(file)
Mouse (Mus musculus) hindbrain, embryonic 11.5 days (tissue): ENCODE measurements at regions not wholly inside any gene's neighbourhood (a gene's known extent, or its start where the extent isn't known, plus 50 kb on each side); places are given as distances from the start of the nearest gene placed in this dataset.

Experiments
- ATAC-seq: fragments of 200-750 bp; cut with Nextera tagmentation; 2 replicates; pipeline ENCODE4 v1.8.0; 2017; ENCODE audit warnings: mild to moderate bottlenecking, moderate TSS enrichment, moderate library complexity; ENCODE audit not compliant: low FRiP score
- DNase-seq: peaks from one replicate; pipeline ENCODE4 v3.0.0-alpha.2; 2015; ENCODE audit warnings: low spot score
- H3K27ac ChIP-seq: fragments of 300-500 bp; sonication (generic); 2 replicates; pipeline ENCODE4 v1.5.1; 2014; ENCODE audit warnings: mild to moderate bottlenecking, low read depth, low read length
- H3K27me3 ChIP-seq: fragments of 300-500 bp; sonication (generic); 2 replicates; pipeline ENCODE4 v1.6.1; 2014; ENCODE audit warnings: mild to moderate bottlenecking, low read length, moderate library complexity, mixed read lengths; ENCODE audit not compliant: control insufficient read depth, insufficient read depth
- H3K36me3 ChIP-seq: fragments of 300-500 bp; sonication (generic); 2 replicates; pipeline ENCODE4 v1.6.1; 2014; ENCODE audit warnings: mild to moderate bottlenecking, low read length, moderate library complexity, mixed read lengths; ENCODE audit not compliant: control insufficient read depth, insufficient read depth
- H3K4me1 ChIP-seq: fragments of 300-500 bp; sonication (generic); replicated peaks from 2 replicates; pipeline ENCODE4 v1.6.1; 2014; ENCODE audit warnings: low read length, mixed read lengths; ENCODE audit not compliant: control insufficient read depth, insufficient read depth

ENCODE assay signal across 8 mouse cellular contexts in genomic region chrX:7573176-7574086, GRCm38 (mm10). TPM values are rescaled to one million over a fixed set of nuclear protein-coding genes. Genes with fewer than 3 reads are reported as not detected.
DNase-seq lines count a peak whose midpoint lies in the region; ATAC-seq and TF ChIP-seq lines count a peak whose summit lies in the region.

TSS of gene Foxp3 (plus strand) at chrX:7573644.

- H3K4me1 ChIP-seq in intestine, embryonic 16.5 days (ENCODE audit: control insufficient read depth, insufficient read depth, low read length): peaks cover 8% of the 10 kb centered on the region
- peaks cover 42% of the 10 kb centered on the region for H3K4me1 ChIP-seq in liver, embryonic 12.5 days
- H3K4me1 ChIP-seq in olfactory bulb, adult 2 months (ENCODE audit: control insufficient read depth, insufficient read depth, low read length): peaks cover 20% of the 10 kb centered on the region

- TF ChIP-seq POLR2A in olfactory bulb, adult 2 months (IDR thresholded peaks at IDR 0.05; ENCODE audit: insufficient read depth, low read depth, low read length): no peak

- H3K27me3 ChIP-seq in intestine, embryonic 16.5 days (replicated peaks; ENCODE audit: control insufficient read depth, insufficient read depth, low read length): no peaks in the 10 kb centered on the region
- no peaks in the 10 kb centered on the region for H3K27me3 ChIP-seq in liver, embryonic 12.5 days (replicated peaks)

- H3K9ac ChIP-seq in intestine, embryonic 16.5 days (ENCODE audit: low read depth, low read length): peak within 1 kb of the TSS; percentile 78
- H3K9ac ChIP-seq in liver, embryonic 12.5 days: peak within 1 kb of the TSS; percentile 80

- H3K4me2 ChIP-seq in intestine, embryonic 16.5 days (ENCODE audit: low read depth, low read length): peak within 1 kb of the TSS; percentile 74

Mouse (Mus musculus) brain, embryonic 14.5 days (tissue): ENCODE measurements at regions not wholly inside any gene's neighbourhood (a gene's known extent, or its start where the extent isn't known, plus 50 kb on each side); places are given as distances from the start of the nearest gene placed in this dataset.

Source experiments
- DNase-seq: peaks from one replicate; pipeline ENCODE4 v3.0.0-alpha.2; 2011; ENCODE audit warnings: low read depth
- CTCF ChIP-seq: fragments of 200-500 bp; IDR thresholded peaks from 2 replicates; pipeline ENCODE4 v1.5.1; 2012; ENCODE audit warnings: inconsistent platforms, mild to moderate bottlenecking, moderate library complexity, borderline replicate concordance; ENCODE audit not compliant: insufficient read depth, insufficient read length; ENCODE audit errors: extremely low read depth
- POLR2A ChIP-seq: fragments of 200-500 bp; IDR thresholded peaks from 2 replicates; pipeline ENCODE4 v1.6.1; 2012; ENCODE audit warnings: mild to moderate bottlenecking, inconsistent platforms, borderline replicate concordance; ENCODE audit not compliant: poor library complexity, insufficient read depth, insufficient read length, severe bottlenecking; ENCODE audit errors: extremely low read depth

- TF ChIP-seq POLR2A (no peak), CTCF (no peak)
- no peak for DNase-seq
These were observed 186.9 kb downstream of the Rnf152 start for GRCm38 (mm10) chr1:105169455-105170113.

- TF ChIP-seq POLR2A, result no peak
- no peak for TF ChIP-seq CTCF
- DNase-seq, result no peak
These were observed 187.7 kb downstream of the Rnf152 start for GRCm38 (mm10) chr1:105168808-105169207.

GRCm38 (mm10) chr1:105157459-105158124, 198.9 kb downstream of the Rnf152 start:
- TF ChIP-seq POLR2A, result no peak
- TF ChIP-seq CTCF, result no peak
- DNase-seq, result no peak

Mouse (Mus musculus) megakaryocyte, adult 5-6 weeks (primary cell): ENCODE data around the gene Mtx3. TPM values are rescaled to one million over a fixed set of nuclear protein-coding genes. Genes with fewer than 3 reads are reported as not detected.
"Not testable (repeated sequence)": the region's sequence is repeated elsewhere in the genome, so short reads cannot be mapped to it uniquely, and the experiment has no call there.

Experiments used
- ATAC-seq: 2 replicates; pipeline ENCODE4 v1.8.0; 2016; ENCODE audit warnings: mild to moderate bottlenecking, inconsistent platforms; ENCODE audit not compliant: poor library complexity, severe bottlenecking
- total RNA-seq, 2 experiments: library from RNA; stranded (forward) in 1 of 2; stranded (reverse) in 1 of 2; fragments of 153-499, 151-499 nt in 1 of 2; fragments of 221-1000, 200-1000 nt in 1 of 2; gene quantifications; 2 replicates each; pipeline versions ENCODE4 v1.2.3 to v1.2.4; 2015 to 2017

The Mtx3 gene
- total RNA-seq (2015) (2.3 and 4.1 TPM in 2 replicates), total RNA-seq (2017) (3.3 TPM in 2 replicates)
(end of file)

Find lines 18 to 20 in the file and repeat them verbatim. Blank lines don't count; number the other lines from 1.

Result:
- H3K9ac ChIP-seq in intestine, embryonic 16.5 days (ENCODE audit: low read depth, low read length): peak within 1 kb of the TSS; percentile 78
- H3K9ac ChIP-seq in liver, embryonic 12.5 days: peak within 1 kb of the TSS; percentile 80

- H3K4me2 ChIP-seq in intestine, embryonic 16.5 days (ENCODE audit: low read depth, low read length): peak within 1 kb of the TSS; percentile 74